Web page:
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Parenthood goes for “aesthetic” appeal of family conflict mixed with love

The return of NBC’s Parenthood – when it premieres Tuesday, Sept. 11 at 10/9c – means one of TV’s few family-focused drama programs about love has survived for its fourth season.

Television is “aesthetic;” that is, it gives pleasure by presenting various elements of classic literature. At the same time, “Parenthood” shuns violence, sexual titillation and other usual TV horrors in hopes viewers will tune in to watch the loving Braverman clan instead of CSI, Criminal Minds and Sons of Anarchy that also air on Tuesday’s at 10/9c. Thus, this new fourth season of “Parenthood” again puts the focus on the “aesthetic appreciation” of language, characters, events and other details that occur in the realm of real life. Of course, TV and movie veteran Ron Howard knows all this as executive producer of “Parenthood,” even while his show is viewed by critics as both one of the few remaining family-focused dramas now on television, and “an old-school look back at what used to be popular on TV.” So fans may now wonder is “Parenthood” a TV dinosaur because of its “family theme” in a time of violent and sexy reality TV?

Parenthood survives another year

Parenthood faced being cancelled due to a ratings slide last season, say producers, but Howard and its stars are pressing forward even while NBC has ordered fewer episodes of the drama for its fourth season.

Meanwhile, Howard and his Parenthood team are ready to present more drama that focuses purely on family matters and relationship issues.

For instance, a teaser for Season 4 of Parenthood states that “Adam and Kristina face a bombshell so bit it will force daughter Haddie to come home from her freshman year at Cornell.”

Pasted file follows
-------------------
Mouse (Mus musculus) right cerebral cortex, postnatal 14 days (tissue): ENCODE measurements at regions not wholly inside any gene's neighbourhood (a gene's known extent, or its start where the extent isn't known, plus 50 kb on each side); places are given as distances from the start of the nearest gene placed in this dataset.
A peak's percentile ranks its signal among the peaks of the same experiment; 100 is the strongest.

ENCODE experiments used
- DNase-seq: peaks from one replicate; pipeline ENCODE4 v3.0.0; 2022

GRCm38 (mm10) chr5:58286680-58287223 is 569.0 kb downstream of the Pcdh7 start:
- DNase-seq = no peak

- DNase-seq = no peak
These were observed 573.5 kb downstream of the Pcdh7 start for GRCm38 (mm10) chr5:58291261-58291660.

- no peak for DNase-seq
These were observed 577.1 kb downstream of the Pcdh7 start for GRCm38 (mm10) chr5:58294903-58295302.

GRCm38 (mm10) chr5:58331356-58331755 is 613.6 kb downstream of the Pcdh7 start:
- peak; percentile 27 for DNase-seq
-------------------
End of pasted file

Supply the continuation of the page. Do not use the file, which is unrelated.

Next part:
While such a teaser seems tame in this age of action, horror and realty TV when a usual preview for either a new series or a returning one features dead bodies, a horrific murder or murder investigation or lots of “T &A.”

Thus, this is not the Ron Howard or “Parenthood” style for a TV show. Instead, Howard and his producers utilize a great ensemble cast with a story line that often means some family member must say they’re sorry or again confess their deep love and affection. And, by sharing those human emotions on TV week after week, Parenthood has become the target for a new generation of TV critics who lack any empathy or depth of feeling for something called love and family working together on the small screen.

In turn, Howard and producers have moved the usual return of their series premier to early September (9/11) instead of later in the month when most returning shows launch new episodes for the new season.

As an example, one Parenthood fan tweeted: “I’d rather watch a family show on the 9/11 anniversary than someone killing again on TV.”

Meanwhile, both Parenthood and other primetime TV shows are not devoting any special story line for Tuesday’s anniversary of 9/11. Still, fans sensitive to usual television themes of death, killing and murder investigation may like to know that Parenthood’s return on Sept. 11 for its fourth season links back to the show’s finale this past February when it seems that everybody in the Braverman clan had relationship or family-focused issues.